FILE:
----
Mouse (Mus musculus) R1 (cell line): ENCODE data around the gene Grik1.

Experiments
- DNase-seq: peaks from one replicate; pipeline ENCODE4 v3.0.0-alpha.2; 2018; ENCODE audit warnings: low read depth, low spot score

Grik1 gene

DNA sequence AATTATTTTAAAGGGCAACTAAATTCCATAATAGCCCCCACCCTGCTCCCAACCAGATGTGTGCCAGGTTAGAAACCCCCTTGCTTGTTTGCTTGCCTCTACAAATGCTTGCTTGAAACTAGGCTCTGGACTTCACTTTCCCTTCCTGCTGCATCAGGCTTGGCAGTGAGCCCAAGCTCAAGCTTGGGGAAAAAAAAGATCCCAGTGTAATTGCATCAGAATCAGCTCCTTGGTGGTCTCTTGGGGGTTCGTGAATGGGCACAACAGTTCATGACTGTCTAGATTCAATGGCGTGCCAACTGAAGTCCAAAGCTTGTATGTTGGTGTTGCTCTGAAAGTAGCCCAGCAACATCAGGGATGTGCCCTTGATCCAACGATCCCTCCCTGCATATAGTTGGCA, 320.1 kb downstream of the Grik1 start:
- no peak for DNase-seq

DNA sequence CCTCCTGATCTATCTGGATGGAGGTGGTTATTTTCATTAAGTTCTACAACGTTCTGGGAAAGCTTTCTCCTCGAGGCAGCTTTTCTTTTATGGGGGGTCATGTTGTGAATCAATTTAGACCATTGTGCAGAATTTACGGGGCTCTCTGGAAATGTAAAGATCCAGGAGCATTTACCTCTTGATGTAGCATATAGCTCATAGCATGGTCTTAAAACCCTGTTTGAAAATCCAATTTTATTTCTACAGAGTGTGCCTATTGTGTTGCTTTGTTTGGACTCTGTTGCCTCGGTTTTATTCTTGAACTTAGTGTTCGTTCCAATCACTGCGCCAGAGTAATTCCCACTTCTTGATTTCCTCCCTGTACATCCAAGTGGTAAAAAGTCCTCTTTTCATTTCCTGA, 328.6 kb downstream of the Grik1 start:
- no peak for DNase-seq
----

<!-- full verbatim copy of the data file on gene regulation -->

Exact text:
Mouse (Mus musculus) R1 (cell line): ENCODE data around the gene Grik1.

Experiments
- DNase-seq: peaks from one replicate; pipeline ENCODE4 v3.0.0-alpha.2; 2018; ENCODE audit warnings: low read depth, low spot score

Grik1 gene

DNA sequence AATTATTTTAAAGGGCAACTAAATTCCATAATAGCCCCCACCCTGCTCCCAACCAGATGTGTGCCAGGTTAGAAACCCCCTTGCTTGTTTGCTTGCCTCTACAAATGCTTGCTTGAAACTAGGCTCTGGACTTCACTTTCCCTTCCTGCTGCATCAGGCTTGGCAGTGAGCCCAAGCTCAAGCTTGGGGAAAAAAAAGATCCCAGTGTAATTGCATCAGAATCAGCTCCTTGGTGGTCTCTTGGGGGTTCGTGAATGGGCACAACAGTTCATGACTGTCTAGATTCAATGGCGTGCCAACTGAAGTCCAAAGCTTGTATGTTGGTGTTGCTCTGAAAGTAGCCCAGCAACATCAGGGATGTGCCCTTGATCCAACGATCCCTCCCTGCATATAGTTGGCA, 320.1 kb downstream of the Grik1 start:
- no peak for DNase-seq

DNA sequence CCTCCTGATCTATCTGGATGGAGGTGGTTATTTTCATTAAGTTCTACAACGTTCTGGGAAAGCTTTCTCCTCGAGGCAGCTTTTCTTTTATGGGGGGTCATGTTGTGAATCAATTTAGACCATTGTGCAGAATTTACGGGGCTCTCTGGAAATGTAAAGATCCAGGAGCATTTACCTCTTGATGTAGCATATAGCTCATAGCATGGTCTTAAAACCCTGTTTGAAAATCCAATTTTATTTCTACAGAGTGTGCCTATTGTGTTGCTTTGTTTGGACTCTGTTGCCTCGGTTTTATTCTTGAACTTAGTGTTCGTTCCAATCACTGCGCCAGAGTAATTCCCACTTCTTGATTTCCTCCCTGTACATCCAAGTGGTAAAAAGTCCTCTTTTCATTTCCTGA, 328.6 kb downstream of the Grik1 start:
- no peak for DNase-seq